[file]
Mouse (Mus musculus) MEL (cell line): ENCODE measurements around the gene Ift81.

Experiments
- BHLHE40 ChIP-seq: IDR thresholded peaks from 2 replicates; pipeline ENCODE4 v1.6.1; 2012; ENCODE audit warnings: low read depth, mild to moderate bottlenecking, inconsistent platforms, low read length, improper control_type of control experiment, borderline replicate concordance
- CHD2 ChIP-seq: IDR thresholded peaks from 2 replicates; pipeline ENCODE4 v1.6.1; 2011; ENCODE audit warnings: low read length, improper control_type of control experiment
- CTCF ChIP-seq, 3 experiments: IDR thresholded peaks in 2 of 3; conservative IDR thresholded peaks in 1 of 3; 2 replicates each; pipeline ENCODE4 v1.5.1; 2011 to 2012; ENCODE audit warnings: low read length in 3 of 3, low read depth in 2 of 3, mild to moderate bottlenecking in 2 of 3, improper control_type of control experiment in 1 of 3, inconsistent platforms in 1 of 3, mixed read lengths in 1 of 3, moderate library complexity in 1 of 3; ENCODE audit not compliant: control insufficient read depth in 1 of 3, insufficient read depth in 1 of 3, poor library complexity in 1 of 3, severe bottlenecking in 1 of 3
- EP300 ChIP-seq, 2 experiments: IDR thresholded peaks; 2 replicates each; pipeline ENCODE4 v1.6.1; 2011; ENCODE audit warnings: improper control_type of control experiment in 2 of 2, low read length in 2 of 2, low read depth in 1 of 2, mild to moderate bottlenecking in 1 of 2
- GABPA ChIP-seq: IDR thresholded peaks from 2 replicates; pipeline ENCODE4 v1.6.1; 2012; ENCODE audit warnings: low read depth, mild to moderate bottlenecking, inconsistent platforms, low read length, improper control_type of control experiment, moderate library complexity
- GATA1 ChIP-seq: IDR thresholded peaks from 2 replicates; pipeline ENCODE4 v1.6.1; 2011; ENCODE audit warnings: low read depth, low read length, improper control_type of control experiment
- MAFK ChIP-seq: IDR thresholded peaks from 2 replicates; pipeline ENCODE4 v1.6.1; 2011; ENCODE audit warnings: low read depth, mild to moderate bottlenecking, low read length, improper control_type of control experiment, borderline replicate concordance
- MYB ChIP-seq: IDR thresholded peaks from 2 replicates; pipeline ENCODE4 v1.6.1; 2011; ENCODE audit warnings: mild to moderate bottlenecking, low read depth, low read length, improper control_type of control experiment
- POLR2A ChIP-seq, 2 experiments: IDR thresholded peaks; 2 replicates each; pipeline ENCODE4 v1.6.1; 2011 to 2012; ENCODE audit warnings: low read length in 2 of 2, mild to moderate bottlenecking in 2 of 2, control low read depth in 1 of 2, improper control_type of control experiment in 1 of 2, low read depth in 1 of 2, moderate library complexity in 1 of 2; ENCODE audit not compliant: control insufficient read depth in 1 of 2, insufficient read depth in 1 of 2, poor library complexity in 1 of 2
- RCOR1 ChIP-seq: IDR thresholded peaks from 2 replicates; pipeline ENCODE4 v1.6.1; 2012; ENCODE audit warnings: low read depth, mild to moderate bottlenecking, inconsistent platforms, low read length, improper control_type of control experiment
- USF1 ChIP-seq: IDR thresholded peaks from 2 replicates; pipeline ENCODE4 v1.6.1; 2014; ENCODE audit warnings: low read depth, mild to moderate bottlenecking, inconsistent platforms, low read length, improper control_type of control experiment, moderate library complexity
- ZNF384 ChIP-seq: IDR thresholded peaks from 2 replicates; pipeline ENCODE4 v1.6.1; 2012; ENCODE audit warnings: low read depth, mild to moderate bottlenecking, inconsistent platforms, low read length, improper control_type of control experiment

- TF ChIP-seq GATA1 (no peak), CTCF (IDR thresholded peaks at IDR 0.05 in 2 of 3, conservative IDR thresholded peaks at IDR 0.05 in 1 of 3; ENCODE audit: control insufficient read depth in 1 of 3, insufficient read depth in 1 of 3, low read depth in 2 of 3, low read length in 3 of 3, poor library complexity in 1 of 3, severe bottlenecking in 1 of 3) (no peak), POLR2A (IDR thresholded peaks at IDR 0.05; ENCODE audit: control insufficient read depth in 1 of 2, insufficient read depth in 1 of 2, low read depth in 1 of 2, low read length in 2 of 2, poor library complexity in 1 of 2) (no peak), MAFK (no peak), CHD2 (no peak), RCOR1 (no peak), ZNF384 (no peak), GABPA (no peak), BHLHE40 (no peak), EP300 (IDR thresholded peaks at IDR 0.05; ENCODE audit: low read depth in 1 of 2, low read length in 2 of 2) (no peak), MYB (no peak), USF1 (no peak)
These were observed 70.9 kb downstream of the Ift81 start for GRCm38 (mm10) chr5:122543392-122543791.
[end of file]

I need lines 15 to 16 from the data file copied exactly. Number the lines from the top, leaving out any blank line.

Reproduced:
- TF ChIP-seq GATA1 (no peak), CTCF (IDR thresholded peaks at IDR 0.05 in 2 of 3, conservative IDR thresholded peaks at IDR 0.05 in 1 of 3; ENCODE audit: control insufficient read depth in 1 of 3, insufficient read depth in 1 of 3, low read depth in 2 of 3, low read length in 3 of 3, poor library complexity in 1 of 3, severe bottlenecking in 1 of 3) (no peak), POLR2A (IDR thresholded peaks at IDR 0.05; ENCODE audit: control insufficient read depth in 1 of 2, insufficient read depth in 1 of 2, low read depth in 1 of 2, low read length in 2 of 2, poor library complexity in 1 of 2) (no peak), MAFK (no peak), CHD2 (no peak), RCOR1 (no peak), ZNF384 (no peak), GABPA (no peak), BHLHE40 (no peak), EP300 (IDR thresholded peaks at IDR 0.05; ENCODE audit: low read depth in 1 of 2, low read length in 2 of 2) (no peak), MYB (no peak), USF1 (no peak)
These were observed 70.9 kb downstream of the Ift81 start for GRCm38 (mm10) chr5:122543392-122543791.